The publishing industry has always been the social justice warrior for free speech, fighting for the freedom to express ideas, no matter how bold or popular. But within the current political environment, there has been a brewing climate to ban certain books, boycott writers, vilify speech, and condemn those with whom the publishing industry disagrees. A groupthink mentality has been mobilizing, monitoring the creativity of writers, and limiting, if not silencing, the ability to express individual ideas freely, openly, and honestly.

Most notably is Milo Yiannopolis and the controversy around his cancelled book, Dangerous. It has been pulled by Simon & Schuster because of growing backlash of the controversial personality, and the development of a resurfaced video of Yiannopolis criticizing age-of-consent laws. Added chastisement came from fellow writers, like Roxane Gay, author of Bad Feminist. She pulled her book with S&S, saying, “Milo has every right to say what he wants to say, however distasteful I and many others find it to be. He doesn’t have a right to have a book published by a major publisher but he has, in some bizarre twist of fate, been afforded that privilege.”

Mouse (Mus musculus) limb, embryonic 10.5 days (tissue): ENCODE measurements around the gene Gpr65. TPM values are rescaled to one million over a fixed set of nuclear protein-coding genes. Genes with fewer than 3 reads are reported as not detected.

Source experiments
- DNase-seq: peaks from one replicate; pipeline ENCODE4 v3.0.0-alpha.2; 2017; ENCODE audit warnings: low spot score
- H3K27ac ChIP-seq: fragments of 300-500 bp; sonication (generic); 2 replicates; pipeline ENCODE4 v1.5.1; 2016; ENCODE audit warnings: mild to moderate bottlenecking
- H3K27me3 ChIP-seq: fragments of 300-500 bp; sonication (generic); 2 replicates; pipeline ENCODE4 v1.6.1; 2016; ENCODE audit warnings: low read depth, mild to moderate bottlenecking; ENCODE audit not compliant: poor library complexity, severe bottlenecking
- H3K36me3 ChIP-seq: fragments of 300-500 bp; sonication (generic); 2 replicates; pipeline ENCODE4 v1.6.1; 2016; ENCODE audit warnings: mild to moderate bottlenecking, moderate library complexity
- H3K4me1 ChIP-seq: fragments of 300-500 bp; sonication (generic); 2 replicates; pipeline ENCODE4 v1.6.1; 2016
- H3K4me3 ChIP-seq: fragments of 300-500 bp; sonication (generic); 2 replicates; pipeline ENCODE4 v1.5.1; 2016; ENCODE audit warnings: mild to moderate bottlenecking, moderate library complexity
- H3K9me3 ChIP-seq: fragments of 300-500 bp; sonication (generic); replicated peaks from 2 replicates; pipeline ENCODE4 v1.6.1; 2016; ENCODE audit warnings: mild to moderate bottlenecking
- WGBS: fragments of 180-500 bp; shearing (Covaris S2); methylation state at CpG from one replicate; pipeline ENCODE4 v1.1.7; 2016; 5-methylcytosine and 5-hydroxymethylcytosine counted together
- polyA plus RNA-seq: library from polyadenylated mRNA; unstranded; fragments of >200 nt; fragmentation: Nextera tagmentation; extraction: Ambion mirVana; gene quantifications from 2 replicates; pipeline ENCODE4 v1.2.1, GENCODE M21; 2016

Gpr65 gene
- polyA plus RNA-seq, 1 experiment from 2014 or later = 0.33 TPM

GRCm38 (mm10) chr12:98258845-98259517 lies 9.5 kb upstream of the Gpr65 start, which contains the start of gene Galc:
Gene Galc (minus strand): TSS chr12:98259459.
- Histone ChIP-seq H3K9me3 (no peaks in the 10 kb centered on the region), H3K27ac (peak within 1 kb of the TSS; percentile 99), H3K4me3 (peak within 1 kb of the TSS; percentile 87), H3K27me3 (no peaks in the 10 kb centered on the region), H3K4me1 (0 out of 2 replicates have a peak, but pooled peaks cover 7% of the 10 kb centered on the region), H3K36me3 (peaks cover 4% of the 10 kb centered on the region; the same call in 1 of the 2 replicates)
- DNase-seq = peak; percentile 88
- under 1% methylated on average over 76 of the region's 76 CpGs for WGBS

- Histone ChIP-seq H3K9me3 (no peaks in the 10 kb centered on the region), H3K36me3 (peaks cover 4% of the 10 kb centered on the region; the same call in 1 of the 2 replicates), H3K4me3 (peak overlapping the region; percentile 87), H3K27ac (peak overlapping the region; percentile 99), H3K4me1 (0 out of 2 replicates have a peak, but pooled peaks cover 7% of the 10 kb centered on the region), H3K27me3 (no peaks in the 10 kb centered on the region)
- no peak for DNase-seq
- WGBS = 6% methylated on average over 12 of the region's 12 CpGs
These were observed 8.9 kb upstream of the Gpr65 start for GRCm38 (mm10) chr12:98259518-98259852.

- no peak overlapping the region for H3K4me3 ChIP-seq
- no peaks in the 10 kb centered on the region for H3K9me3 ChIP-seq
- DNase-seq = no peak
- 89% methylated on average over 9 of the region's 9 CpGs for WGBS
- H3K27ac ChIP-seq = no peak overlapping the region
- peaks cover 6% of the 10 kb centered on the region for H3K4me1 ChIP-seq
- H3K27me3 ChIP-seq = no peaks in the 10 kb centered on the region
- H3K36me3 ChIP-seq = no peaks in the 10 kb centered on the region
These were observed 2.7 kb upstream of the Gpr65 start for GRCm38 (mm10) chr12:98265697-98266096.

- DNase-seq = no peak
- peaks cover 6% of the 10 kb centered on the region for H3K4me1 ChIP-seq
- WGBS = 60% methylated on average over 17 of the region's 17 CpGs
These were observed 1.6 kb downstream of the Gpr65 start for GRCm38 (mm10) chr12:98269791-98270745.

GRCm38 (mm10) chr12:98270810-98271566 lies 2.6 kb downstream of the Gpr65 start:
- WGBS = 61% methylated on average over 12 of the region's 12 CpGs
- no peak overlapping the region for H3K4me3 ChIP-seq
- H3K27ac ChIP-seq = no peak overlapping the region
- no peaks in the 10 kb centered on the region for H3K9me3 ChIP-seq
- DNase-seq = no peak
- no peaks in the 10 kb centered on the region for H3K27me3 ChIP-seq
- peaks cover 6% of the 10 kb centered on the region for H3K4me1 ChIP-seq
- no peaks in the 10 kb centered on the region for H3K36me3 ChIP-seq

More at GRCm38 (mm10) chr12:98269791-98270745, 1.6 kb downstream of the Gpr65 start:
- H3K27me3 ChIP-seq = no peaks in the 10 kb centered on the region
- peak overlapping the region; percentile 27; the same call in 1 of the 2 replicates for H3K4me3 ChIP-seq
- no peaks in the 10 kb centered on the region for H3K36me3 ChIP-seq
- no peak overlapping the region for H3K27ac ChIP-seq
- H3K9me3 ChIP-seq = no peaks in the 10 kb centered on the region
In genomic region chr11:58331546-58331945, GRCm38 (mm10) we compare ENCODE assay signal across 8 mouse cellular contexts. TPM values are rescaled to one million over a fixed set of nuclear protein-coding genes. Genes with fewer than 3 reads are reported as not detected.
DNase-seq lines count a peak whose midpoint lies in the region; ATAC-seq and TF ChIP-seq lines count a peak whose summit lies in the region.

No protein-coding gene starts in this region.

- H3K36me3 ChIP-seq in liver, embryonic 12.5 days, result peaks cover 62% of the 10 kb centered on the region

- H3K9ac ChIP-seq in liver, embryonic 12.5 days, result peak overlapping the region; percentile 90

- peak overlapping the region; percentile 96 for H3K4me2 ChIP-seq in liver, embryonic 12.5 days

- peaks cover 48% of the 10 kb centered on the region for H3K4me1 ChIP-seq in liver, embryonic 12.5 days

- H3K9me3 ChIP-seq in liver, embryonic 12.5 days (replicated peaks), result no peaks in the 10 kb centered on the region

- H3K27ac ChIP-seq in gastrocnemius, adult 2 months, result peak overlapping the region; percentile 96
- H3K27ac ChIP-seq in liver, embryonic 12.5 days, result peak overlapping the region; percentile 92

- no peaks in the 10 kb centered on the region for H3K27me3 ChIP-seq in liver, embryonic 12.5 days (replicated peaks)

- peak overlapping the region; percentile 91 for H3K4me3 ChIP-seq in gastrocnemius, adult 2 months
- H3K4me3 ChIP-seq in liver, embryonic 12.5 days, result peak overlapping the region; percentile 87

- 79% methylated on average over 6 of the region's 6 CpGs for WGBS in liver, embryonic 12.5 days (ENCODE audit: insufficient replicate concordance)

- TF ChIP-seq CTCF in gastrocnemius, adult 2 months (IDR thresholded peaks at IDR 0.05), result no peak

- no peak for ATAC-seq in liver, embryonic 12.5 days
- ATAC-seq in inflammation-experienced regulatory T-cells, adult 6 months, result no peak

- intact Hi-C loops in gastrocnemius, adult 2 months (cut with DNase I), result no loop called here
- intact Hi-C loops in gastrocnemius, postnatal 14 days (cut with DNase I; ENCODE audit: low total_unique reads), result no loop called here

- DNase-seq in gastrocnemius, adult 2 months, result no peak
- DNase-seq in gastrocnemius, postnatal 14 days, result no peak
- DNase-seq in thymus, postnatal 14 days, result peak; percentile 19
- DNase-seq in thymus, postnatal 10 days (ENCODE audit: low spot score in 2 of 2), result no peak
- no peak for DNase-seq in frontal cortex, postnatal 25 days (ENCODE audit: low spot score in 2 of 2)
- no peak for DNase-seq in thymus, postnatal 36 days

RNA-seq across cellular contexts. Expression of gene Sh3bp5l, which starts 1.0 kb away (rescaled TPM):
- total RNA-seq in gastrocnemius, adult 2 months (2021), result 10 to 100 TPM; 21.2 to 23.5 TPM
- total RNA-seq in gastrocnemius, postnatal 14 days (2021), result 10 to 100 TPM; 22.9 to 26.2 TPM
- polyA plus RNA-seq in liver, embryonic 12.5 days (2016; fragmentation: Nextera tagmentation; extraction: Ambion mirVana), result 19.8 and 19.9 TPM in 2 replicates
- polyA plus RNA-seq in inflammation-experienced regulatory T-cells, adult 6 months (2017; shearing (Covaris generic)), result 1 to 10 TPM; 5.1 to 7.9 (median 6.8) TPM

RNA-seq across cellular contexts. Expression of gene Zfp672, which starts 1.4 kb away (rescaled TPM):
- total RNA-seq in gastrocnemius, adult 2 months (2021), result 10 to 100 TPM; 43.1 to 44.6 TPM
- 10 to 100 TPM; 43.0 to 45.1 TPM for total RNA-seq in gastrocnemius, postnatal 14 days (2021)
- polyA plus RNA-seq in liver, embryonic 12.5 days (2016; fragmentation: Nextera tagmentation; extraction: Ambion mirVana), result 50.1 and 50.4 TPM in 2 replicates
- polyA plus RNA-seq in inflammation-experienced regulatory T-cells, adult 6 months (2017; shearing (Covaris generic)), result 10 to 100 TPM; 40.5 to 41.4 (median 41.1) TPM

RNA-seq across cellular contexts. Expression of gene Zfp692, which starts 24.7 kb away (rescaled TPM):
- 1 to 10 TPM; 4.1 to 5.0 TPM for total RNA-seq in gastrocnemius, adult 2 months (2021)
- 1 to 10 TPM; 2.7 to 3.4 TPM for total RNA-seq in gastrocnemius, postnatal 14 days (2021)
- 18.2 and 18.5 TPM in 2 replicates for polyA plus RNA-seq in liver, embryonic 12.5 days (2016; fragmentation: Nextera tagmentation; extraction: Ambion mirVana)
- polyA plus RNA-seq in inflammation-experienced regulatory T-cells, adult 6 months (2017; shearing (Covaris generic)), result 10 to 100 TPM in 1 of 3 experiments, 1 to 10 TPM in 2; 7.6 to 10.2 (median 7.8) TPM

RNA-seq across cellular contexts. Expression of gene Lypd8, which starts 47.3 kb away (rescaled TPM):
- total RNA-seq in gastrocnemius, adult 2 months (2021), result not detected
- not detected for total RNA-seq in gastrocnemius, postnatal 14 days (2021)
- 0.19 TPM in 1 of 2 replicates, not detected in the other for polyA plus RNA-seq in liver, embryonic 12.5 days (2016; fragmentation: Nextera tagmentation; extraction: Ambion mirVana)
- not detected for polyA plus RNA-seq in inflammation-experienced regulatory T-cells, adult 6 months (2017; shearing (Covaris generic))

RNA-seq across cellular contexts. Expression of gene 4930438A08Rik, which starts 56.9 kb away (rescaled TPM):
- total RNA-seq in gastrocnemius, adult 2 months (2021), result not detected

Thomas Flannery, Jr, Yiannopolis’s agent, was berated and verbally chastised by his fellow industry comrades for his professional relationship, prompting him to write, In Defense of Milo Yiannopoulos’s Book. One only has to read in the comments section the vitriol towards Flannery, or get the sense that banning writers is an ‘acceptable’ business practice.

MIT Press never thought Communism For Kids, a ‘fairy-tale’ book that teaches children about the ‘misery of capitalism’ and where ‘dreams come true’ with a ‘different kind of communism,’ would cause so much controversy. But an outcry from a faction of conservatives had not only criticized MIT, but according to Alex Green’s article in Publisher’s Weekly, “the author, Bini Adamczak, has received ‘hateful communications,’ some of which have been ‘blatantly anti-Semitic.’”